I’m already looking forward to more sky watching.  I hope that someday the kids will share their wishes (and prayers!) with me–because if (when) mine comes true…you know I’ll be the first one to tell.

The only difference between a wish and a prayer is that you’re at the mercy of the universe for the first, and you’ve got some help with the second.  –Jodi Picoult, author

 

 

 

 

A Lesson in Ponytails

“I am not a perfect mother and I will never be. You are not a perfect daughter and you will never be. But put us together and we will be the best mother and daughter we would ever be.” – Zoraida Pesante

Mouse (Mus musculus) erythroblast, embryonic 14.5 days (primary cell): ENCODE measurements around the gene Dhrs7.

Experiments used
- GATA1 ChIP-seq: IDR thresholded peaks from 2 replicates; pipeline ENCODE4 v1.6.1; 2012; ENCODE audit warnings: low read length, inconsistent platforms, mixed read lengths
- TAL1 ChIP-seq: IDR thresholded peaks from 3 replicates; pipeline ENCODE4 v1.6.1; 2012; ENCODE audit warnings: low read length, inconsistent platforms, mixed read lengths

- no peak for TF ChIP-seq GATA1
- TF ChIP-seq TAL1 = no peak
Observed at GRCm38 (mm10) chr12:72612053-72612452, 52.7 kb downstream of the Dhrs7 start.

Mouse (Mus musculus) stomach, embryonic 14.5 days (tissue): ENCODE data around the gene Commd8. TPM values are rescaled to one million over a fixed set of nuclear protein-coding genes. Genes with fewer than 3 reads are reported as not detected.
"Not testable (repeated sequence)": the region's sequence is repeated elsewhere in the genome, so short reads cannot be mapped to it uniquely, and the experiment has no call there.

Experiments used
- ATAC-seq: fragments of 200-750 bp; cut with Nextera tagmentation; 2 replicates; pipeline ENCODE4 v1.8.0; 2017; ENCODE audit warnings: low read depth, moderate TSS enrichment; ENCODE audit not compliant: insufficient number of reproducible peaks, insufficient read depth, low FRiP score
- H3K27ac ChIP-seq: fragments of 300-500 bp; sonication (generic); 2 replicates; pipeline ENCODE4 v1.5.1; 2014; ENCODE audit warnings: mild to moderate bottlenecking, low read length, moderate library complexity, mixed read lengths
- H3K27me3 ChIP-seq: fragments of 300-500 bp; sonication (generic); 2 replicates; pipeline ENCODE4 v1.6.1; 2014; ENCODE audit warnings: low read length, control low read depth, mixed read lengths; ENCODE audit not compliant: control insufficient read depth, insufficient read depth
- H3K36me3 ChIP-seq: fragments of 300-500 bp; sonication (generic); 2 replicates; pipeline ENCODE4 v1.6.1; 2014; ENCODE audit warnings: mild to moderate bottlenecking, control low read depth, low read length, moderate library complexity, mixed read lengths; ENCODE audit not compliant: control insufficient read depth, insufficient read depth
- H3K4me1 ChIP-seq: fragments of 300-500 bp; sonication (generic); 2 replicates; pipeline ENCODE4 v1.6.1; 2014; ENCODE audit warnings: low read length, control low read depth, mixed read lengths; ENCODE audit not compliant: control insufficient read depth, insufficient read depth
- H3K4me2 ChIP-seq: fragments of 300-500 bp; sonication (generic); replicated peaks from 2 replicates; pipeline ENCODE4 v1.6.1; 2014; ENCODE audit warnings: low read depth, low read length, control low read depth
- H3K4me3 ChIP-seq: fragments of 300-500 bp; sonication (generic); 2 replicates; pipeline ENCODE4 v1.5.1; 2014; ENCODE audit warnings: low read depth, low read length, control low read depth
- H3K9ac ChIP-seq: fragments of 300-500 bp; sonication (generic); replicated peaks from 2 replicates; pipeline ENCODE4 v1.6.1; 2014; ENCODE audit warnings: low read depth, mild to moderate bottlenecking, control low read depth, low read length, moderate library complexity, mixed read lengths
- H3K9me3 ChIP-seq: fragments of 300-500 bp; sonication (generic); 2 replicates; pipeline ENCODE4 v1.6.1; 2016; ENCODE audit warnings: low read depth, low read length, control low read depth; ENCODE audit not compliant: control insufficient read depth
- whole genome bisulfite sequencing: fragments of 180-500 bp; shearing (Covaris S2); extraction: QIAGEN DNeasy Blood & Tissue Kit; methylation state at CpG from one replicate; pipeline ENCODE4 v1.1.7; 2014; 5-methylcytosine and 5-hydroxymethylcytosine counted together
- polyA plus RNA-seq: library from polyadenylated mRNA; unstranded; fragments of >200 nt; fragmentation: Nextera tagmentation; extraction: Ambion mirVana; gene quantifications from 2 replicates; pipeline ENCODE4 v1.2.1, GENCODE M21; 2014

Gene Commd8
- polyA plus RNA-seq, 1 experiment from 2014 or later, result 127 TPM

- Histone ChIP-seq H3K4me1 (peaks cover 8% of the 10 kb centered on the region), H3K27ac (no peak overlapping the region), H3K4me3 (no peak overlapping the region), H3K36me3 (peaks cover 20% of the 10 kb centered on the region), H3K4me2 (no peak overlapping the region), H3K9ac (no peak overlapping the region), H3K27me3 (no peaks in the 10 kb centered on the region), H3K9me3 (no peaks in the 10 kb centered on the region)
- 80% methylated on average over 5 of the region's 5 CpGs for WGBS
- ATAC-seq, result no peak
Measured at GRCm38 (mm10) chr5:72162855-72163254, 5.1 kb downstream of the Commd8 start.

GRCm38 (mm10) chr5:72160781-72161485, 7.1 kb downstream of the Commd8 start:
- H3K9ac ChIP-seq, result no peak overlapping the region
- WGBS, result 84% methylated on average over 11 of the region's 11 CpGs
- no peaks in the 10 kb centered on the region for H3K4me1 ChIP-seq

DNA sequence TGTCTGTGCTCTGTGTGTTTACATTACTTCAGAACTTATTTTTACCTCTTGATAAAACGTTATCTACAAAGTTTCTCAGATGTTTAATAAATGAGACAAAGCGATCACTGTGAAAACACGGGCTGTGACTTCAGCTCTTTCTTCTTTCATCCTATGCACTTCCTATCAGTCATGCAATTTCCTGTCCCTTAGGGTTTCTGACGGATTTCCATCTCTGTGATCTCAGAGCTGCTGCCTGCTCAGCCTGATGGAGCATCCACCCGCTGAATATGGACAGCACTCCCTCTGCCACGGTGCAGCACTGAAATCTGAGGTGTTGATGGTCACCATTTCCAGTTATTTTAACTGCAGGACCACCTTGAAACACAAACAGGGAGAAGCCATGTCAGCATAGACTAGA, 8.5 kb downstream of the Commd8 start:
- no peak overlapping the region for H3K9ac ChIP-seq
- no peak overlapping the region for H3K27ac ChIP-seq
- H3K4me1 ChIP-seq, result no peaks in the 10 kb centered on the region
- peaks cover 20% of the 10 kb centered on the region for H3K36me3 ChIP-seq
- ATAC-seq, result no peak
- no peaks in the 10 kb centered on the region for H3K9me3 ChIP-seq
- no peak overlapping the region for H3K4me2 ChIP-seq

Lately, I’ve been marveling at my daughter.  It’s not that she’s doing anything special really…it’s just that she’s growing up and I’m trying to take it all in.  I get like this sometimes with my kiddos…making an extra effort to be super present, wondering what they’re thinking and how their brains work…basically just staring at them (sometimes they catch me–that’s a teeny bit awkward!)  The funny thing is, that while she may not actually be getting any taller (she’s doomed to be short like her mother,) I can see all kinds of other changes…in her maturity, her personality, and the way she carries herself.  She’s really becoming her own person and as a consequence separating from me…at least as much as any 11-year-old should be allowed to do.  So when I came across this article titled What Your Ponytail Says About You on the Man Repeller website, it really caught my eye.